Monthly Archives: August 2015

Multi-use stadium permit submitted


MANNINGHAM City Council has applied for a planning permit for the proposed $17.9 million multi-use stadium at Mullum Mullum Reserve.

The stadium plans include five multi-use sports courts, seating for up to 500 spectators, amenities and a café. The facility will cater for a range of sports such as basketball, netball, badminton and volleyball. The facility will be critical to addressing the shortage of court space throughout the area.

Manningham chief executive officer Joe Carbone said the stadium development was a key feature of the Mullum Mullum Reserve Management Plan. The plan also proposes additional improvements at the reserve including upgrades to the existing sporting facilities, improvements to landscaping and the construction of better pedestrian and cycling links throughout the reserve.

“Manningham has a growing demand for court space for a range of sports including basketball, netball, gymnastics, badminton and table tennis, so the stadium development will play a pivotal role in freeing up valuable space at our other highball stadiums,” Mr Carbone said.

The planning permit application for the construction of the stadium is on public exhibition from Wednesday August 19 until Wednesday September 9. Submissions should be made during that time, however council can consider all submissions up until the day a decision is made on the application.

As part of the exhibition and planning permit application process, a community drop-in session will be held at the Donvale Hockey and Bowls Pavilion at the Mullum Mullum Reserve, at the corner of Reynolds and Springvale Roads, between 2pm and 4pm, and 6pm and 8pm on Wednesday August 26.

Members of the community are invited to attend the community drop-in session to speak to the project architects, specialist technical consultants and council officers.Following the public exhibition period, a report will be prepared for Council to make a formal decision on the planning permit application. Subject to planning approval, construction of the stadium would commence in late 2016, with the facility expected to be open to the public by the middle of 2018.

For more information on the planning permit application:

  • Visit yoursaymanningham.com.au/MullumMullumReserveManagementPlan to view a copy of the application and plans, acoustic report, traffic report and sustainability report
  • View a hard copy of the application and plans at the Manningham Civic Centre, 699 Doncaster Road, Doncaster, between 8.00 am and 5.00 pm from Monday to Friday
  • Call Council’s Statutory Planning Unit on 9840 9333.

Submissions must be made in writing and include the submitter’s name and address. To make a submission, either:

Drop your written submission in to the Manningham Civic Centre, 699 Doncaster Road, Doncaster.

VIDEO: Jock Macneish’s life in cartoons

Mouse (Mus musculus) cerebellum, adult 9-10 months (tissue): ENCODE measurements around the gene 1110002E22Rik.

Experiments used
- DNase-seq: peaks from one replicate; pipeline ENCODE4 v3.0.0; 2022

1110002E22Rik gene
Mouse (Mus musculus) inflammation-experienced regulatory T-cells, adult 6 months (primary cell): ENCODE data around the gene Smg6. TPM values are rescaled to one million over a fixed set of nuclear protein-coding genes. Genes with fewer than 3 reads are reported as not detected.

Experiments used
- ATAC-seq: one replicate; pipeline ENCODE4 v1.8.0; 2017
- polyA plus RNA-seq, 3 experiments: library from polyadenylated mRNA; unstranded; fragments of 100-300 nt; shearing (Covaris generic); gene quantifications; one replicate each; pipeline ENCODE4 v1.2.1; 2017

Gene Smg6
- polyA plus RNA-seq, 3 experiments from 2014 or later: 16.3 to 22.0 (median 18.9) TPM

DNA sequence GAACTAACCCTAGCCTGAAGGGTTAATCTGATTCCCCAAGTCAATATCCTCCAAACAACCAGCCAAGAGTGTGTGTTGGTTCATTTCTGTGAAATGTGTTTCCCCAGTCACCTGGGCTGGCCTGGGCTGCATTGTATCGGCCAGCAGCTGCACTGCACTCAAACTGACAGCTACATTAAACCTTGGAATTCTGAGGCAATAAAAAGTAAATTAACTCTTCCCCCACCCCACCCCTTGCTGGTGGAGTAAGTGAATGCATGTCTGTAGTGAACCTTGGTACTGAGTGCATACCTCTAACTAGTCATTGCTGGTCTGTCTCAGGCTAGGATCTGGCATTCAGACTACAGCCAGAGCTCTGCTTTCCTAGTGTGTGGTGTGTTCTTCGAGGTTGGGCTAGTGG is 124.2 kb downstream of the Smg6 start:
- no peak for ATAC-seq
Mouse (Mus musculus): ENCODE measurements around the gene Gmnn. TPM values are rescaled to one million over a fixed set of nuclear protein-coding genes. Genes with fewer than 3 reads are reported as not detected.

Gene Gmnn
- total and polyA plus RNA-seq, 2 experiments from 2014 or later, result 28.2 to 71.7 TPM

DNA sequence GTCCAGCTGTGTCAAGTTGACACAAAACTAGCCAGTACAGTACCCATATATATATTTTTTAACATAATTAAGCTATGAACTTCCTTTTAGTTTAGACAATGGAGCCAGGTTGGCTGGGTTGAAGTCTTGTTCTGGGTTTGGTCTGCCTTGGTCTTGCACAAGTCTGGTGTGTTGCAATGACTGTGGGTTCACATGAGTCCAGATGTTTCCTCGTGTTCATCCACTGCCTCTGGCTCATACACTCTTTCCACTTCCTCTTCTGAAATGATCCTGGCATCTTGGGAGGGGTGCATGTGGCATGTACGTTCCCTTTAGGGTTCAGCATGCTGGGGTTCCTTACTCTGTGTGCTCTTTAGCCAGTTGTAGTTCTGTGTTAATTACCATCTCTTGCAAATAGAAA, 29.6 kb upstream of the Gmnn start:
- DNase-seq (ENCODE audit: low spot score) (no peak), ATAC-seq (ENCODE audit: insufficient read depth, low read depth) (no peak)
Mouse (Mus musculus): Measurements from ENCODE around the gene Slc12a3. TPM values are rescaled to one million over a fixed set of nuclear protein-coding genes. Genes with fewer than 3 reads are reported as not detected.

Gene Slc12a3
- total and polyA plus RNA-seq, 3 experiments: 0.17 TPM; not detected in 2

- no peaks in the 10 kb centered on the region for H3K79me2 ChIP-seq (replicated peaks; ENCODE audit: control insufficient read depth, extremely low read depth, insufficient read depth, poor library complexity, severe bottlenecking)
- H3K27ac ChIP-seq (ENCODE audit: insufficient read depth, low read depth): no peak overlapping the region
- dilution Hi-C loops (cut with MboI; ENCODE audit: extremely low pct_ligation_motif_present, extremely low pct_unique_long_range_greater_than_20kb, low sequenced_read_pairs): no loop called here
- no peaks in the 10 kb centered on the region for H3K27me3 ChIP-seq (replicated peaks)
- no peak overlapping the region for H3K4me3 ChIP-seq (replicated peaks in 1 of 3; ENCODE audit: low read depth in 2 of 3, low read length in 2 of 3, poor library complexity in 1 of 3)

The Warrandyte Historical Society presents ‘A Cartoonist’s Insight into Living in Warrandyte,’ an inspiring and amusing presentation by Jock Macneish. The Diary captured the event and spoke to Jock and a few people of interest about his presentation.

Venom glory as Youth Men claim title


WARRANDYTE Venom ended the season with a massive weekend just passed, with both the women and men’s youth league sides competing in Big V finals for a mixed bag.

The boys team took home an inaugural championship for the Venom Youth Men, but unfortunately, though playing brilliantly, the girls just fell short but have done them- selves, the club and the community proud with great displays of talent, sportsmanship and mateship.

The huge crowd at Warrandyte Sports Complex on Saturday night witnessed not only a terrific game of high-spirited basketball, but also a historic win for the Venom. The first title for the men’s side of the program was a landmark victory for the 15 players involved in the 2015 team and also a reflection on the entire junior boys program at Warrandyte that feeds the Big V element.

Playing the talented Mornington Breakers, it was always set to be a physical affair. The young Venom team was ruthless with its attack on the basketball and hunger for the contest. In a tightly contested match with many ebbs and flows, the Venom claimed victory 79-70 after 40 gruelling minutes.

In a terrific team performance certain individuals also stamped their authority on the game: Justin Ronan-Black finished with 19 points, Nick Spicer had 15 and there were three other players registering double-digit scores.

The defensive efforts and overall court attack by Callum Langmaid landed him grand final MVP recognition, having racked up eight assists and five steals.

The club and community can look forward to seeing the first Big V Men’s championship banner unveiled at the Warrandyte Sports Complex in the coming weeks.

After limited sleep after the excitement of Saturday night’s game, the Warrandyte Venom faithful then made the journey to Broadmeadows stadium on Sunday to support the Youth League Women.

The team was out to conquer title favourites Hume City Broncos on their home floor, a tough ask given the Broncos finished the campaign with a 20-1 season record.

The Broncos came out early and notched a handy double-digit lead, but the typical Venom competitiveness kicked in to make it clear they were up to the task. The game was a physical and strategic affair and both sides were relentless with ball pressure.

The Venom players fought admirably to reduce the deficit to single figures but were unable to break the Broncos down, eventually falling 60-46.